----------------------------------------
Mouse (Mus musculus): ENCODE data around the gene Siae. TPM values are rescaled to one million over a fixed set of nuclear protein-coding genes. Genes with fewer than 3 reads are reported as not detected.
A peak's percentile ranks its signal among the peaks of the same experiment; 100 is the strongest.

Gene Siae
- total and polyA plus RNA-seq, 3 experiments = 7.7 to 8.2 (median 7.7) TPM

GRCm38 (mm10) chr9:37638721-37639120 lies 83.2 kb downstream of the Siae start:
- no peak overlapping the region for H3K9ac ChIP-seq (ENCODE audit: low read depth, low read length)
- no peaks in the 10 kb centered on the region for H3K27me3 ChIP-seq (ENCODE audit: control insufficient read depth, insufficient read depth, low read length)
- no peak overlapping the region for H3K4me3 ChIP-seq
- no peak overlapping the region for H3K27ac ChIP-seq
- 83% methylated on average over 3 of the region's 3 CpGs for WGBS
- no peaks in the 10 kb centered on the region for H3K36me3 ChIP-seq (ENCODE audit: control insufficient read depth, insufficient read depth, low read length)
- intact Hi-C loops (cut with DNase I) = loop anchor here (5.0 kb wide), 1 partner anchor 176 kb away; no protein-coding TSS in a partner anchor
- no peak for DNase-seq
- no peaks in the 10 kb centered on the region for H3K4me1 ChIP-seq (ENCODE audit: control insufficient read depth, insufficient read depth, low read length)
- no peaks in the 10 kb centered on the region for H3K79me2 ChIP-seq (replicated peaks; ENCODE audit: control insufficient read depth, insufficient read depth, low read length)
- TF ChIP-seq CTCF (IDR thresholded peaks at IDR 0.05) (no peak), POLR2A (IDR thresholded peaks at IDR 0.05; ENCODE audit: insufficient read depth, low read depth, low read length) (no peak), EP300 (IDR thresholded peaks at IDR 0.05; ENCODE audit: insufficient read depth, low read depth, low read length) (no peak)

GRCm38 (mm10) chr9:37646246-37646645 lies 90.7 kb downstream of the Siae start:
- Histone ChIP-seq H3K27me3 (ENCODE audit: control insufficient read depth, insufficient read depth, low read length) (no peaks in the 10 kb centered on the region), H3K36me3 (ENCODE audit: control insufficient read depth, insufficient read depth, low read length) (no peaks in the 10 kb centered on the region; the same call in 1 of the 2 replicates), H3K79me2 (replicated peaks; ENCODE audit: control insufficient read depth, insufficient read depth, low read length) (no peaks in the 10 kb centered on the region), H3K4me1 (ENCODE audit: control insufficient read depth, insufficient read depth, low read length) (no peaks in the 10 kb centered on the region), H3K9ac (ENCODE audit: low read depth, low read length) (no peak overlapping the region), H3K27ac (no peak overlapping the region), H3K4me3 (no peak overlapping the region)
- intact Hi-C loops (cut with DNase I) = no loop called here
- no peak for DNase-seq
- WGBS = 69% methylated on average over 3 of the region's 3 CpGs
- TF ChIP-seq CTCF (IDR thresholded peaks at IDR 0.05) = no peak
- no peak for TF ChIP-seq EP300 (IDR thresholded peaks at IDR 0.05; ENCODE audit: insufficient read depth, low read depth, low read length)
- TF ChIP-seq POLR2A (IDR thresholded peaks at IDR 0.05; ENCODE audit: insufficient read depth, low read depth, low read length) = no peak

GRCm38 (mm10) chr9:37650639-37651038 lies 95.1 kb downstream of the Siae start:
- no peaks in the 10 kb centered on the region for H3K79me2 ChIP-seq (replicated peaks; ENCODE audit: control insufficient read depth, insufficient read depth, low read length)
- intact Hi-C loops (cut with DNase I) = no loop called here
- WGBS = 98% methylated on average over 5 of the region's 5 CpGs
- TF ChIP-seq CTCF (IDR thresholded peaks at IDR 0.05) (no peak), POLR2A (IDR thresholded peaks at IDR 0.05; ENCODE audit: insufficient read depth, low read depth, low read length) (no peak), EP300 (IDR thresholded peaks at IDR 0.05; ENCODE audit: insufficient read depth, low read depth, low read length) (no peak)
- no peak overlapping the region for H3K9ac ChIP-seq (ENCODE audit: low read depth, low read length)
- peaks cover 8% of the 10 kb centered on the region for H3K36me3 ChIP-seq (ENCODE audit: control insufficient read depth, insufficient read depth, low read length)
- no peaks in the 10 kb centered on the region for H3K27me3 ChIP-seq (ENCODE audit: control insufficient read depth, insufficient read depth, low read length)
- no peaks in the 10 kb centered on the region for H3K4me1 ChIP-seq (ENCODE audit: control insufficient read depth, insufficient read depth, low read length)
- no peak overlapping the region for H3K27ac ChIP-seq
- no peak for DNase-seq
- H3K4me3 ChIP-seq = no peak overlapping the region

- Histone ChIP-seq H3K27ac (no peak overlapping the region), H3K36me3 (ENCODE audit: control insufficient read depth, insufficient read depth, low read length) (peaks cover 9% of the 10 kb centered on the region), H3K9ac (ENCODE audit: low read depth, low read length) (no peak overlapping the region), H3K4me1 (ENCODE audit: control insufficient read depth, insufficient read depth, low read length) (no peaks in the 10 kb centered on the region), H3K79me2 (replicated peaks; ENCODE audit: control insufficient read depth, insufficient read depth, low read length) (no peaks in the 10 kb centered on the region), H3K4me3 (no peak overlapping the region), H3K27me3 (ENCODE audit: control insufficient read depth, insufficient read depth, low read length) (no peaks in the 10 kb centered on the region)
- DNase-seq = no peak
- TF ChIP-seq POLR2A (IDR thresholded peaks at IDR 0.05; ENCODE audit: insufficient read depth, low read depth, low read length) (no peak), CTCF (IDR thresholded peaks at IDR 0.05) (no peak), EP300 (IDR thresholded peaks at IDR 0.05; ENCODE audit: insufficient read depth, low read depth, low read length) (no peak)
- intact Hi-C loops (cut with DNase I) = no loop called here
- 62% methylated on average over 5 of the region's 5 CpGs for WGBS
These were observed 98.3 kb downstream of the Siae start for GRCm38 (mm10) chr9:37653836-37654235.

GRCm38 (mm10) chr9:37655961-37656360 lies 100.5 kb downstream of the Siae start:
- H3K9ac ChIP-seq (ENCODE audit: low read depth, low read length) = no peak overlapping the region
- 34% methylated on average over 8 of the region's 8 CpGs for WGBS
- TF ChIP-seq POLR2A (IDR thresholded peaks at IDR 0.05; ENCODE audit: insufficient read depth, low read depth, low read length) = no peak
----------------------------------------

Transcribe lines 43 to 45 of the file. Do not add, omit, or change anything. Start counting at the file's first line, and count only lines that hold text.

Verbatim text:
GRCm38 (mm10) chr9:37655961-37656360 lies 100.5 kb downstream of the Siae start:
- H3K9ac ChIP-seq (ENCODE audit: low read depth, low read length) = no peak overlapping the region
- 34% methylated on average over 8 of the region's 8 CpGs for WGBS